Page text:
The Effect of Irrelevant Information on Consumer Irritation and Attitudes: the Moderating Role of Need to Evaluate

EXTENDED ABSTRACT - Past research has investigated the effect of irrelevant information related to the advertised product on consumers’ beliefs in the product’s ability to deliver the desired benefit. The results suggest that irrelevant product information systematically weakens consumers’ beliefs that the product will provide the desired benefit. An interesting question that follows is if the impact of brand related irrelevant information is considerable to the extent it may systematically weaken the impact of diagnostic information, then what would be the impact of non-brand related irrelevant information, as it is likely to be in the context of cross-selling? Is the impact of such irrelevant information negative to the extent that it causes irritation in consumers? Since irritation can have negative consequences, does such irrelevant information lead to negative reactions toward the focal product as well as the advertiser? The above questions assume importance whenCin an attempt to make additional salesCadvertisers and salespeople frequently expose consumers to a substantial amount of information that may be irrelevant to the product under consideration.



Citation:

Abhijit Biswas and Sweta Chaturvedi Thota (2004) ,"The Effect of Irrelevant Information on Consumer Irritation and Attitudes: the Moderating Role of Need to Evaluate", in NA - Advances in Consumer Research Volume 31, eds. Barbara E. Kahn and Mary Frances Luce, Valdosta, GA : Association for Consumer Research, Pages: 577-578.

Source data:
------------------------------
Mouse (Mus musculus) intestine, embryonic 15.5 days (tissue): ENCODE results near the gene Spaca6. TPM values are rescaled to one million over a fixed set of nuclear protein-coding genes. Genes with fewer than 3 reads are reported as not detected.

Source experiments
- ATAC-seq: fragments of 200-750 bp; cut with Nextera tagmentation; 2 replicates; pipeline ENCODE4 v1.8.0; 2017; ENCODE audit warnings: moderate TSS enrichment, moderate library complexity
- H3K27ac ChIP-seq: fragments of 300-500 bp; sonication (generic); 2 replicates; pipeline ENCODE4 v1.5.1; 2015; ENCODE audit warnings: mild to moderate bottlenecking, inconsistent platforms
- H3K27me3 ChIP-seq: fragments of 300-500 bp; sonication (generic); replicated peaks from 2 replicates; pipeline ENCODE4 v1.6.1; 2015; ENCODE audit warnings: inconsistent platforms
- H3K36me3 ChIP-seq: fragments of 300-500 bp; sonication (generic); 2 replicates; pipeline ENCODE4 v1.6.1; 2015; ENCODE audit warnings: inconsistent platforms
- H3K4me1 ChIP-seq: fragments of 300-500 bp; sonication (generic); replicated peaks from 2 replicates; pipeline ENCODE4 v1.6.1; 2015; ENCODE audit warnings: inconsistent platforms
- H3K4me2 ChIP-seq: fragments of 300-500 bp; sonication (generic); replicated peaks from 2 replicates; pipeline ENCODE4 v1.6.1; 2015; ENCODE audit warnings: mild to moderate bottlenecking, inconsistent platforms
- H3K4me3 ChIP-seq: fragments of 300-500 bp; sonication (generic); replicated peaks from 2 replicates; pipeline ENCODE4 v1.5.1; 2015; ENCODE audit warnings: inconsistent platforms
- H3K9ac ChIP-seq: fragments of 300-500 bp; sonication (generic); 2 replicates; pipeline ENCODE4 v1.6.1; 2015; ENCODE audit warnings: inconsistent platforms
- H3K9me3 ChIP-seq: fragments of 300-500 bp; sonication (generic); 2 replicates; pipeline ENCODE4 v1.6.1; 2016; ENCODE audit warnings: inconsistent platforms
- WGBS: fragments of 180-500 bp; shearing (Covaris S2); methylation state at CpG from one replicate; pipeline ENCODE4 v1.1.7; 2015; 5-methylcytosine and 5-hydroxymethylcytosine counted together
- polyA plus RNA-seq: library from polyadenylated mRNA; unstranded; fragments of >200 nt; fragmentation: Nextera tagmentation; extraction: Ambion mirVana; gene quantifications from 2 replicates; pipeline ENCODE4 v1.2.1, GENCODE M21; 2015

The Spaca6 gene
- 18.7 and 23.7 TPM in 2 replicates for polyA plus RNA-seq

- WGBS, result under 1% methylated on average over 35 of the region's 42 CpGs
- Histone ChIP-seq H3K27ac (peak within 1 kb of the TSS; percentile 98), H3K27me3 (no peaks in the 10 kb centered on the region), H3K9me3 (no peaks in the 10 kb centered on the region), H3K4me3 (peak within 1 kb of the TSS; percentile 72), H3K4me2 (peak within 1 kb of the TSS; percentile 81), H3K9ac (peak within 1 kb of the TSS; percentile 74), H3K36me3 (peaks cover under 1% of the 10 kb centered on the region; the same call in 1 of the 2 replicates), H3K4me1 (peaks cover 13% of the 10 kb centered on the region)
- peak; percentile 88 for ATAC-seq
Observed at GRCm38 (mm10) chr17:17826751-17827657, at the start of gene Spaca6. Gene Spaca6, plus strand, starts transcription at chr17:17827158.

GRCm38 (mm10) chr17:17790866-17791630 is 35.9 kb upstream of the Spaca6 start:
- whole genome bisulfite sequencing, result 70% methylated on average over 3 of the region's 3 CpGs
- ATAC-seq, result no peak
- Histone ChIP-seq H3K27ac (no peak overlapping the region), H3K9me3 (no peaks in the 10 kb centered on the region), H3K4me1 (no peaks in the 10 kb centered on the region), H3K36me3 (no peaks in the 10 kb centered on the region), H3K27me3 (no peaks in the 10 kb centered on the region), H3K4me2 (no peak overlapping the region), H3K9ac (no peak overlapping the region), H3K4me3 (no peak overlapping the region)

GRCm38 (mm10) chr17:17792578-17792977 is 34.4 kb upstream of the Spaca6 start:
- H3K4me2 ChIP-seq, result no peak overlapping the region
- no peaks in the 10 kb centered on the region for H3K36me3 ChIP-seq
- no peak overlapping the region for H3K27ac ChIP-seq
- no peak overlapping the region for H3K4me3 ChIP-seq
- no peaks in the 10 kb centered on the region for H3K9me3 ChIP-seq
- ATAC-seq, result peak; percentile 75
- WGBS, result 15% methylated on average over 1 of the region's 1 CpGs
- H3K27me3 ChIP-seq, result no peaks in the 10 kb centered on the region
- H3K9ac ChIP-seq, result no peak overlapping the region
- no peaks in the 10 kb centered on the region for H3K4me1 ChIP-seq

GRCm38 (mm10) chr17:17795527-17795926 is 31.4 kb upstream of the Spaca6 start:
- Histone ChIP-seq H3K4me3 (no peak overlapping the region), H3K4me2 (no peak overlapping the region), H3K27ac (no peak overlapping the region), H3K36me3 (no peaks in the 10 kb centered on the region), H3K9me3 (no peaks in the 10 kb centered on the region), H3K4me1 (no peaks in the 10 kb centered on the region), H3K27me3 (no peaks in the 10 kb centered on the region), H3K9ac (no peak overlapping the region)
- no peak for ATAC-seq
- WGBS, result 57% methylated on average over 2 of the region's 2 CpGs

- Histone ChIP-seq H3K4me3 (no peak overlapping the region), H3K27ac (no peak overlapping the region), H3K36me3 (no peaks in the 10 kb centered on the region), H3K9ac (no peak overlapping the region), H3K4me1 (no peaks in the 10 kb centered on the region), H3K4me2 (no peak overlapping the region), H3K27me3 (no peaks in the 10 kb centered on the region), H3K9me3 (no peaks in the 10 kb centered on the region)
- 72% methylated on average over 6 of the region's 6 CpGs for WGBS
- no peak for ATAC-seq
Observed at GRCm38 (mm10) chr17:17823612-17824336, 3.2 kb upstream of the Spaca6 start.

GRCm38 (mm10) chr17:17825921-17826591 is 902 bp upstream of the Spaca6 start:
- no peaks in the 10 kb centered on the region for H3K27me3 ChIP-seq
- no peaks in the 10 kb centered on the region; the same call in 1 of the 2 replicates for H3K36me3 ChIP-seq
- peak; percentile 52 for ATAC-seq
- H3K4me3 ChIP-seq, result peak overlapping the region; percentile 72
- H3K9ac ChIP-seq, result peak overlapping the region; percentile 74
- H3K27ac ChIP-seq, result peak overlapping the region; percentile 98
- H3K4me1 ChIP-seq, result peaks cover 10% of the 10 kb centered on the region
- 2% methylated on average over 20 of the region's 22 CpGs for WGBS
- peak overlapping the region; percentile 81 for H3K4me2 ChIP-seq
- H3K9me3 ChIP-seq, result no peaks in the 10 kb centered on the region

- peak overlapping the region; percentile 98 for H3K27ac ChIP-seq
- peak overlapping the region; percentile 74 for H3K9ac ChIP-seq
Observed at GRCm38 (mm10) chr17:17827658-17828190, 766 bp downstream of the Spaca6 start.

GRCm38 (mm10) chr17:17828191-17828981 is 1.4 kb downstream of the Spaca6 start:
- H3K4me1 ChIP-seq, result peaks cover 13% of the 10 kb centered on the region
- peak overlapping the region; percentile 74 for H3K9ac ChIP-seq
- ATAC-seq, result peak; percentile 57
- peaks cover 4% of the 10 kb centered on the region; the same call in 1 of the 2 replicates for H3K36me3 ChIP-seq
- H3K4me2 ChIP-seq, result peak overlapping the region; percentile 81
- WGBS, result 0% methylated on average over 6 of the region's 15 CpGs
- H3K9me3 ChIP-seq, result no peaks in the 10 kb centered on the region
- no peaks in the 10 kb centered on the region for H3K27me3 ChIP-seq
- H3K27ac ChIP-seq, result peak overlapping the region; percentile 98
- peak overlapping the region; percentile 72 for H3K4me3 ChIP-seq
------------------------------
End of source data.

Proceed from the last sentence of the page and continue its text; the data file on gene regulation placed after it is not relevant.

Authors

Abhijit Biswas, Wayne State University
Sweta Chaturvedi Thota, James Madison University



Volume

NA - Advances in Consumer Research Volume 31 | 2004



Share Proceeding

Featured papers

See More

Featured

Using a Meta-Analysis to Unravel Relative Importance of Postulated Explanations for the Endowment Effect

Peter Nguyen, Ivey Business School
Xin (Shane) Wang, Western University, Canada
David J. Curry, University of Cincinnati, USA

Read More

Featured

G1. Enchantment through Retro Product Consumption in a Digital World

Varala Maraj, City University of London, UK
Fleura Bardhi, City University of London, UK
Caroline Wiertz, City University of London, UK

Read More

Featured

The Quantity Integration Effect: Integrating Purchase and Quantity Decisions Increases Sales by Providing Closure

Kristen Duke, University of California San Diego, USA
On Amir, University of California San Diego, USA

Read More

Engage with Us

Becoming an Association for Consumer Research member is simple. Membership in ACR is relatively inexpensive, but brings significant benefits to its members.